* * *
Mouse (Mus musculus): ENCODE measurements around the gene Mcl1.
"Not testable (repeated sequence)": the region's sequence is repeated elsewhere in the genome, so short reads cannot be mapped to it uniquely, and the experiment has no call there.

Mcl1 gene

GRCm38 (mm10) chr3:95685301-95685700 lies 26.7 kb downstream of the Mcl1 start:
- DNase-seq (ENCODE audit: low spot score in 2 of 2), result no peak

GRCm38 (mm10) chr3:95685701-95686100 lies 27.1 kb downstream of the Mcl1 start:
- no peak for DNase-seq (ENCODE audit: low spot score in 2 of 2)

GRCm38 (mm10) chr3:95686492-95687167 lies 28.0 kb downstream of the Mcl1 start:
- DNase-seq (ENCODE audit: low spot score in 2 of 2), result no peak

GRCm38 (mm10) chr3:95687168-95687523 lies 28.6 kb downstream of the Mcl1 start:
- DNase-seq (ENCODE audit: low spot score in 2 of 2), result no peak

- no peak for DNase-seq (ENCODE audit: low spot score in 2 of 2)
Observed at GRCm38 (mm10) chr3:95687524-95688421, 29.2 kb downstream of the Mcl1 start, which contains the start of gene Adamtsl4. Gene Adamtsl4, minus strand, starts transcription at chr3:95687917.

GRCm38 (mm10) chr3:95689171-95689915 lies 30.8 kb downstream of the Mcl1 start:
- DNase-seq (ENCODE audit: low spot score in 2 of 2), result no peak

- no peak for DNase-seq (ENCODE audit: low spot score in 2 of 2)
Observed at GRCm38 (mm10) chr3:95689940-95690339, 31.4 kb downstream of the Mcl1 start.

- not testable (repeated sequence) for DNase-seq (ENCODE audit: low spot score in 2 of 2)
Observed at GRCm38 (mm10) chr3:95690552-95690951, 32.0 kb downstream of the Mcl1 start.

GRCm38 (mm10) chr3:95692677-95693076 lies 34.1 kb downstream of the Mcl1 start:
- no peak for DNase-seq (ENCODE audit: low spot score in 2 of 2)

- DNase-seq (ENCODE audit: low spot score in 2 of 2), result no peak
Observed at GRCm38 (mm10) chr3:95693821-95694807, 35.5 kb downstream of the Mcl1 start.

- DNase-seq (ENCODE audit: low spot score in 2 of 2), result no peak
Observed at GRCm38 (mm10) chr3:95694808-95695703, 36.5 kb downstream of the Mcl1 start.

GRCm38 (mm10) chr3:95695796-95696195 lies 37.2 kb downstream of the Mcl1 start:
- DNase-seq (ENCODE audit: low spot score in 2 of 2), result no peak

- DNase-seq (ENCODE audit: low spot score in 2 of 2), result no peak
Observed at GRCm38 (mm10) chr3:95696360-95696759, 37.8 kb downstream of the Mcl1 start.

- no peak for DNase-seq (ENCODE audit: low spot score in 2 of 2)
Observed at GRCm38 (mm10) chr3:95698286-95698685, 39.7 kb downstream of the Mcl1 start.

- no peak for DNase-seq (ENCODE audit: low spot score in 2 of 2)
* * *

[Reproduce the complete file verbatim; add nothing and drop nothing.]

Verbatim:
Mouse (Mus musculus): ENCODE measurements around the gene Mcl1.
"Not testable (repeated sequence)": the region's sequence is repeated elsewhere in the genome, so short reads cannot be mapped to it uniquely, and the experiment has no call there.

Mcl1 gene

GRCm38 (mm10) chr3:95685301-95685700 lies 26.7 kb downstream of the Mcl1 start:
- DNase-seq (ENCODE audit: low spot score in 2 of 2), result no peak

GRCm38 (mm10) chr3:95685701-95686100 lies 27.1 kb downstream of the Mcl1 start:
- no peak for DNase-seq (ENCODE audit: low spot score in 2 of 2)

GRCm38 (mm10) chr3:95686492-95687167 lies 28.0 kb downstream of the Mcl1 start:
- DNase-seq (ENCODE audit: low spot score in 2 of 2), result no peak

GRCm38 (mm10) chr3:95687168-95687523 lies 28.6 kb downstream of the Mcl1 start:
- DNase-seq (ENCODE audit: low spot score in 2 of 2), result no peak

- no peak for DNase-seq (ENCODE audit: low spot score in 2 of 2)
Observed at GRCm38 (mm10) chr3:95687524-95688421, 29.2 kb downstream of the Mcl1 start, which contains the start of gene Adamtsl4. Gene Adamtsl4, minus strand, starts transcription at chr3:95687917.

GRCm38 (mm10) chr3:95689171-95689915 lies 30.8 kb downstream of the Mcl1 start:
- DNase-seq (ENCODE audit: low spot score in 2 of 2), result no peak

- no peak for DNase-seq (ENCODE audit: low spot score in 2 of 2)
Observed at GRCm38 (mm10) chr3:95689940-95690339, 31.4 kb downstream of the Mcl1 start.

- not testable (repeated sequence) for DNase-seq (ENCODE audit: low spot score in 2 of 2)
Observed at GRCm38 (mm10) chr3:95690552-95690951, 32.0 kb downstream of the Mcl1 start.

GRCm38 (mm10) chr3:95692677-95693076 lies 34.1 kb downstream of the Mcl1 start:
- no peak for DNase-seq (ENCODE audit: low spot score in 2 of 2)

- DNase-seq (ENCODE audit: low spot score in 2 of 2), result no peak
Observed at GRCm38 (mm10) chr3:95693821-95694807, 35.5 kb downstream of the Mcl1 start.

- DNase-seq (ENCODE audit: low spot score in 2 of 2), result no peak
Observed at GRCm38 (mm10) chr3:95694808-95695703, 36.5 kb downstream of the Mcl1 start.

GRCm38 (mm10) chr3:95695796-95696195 lies 37.2 kb downstream of the Mcl1 start:
- DNase-seq (ENCODE audit: low spot score in 2 of 2), result no peak

- DNase-seq (ENCODE audit: low spot score in 2 of 2), result no peak
Observed at GRCm38 (mm10) chr3:95696360-95696759, 37.8 kb downstream of the Mcl1 start.

- no peak for DNase-seq (ENCODE audit: low spot score in 2 of 2)
Observed at GRCm38 (mm10) chr3:95698286-95698685, 39.7 kb downstream of the Mcl1 start.

- no peak for DNase-seq (ENCODE audit: low spot score in 2 of 2)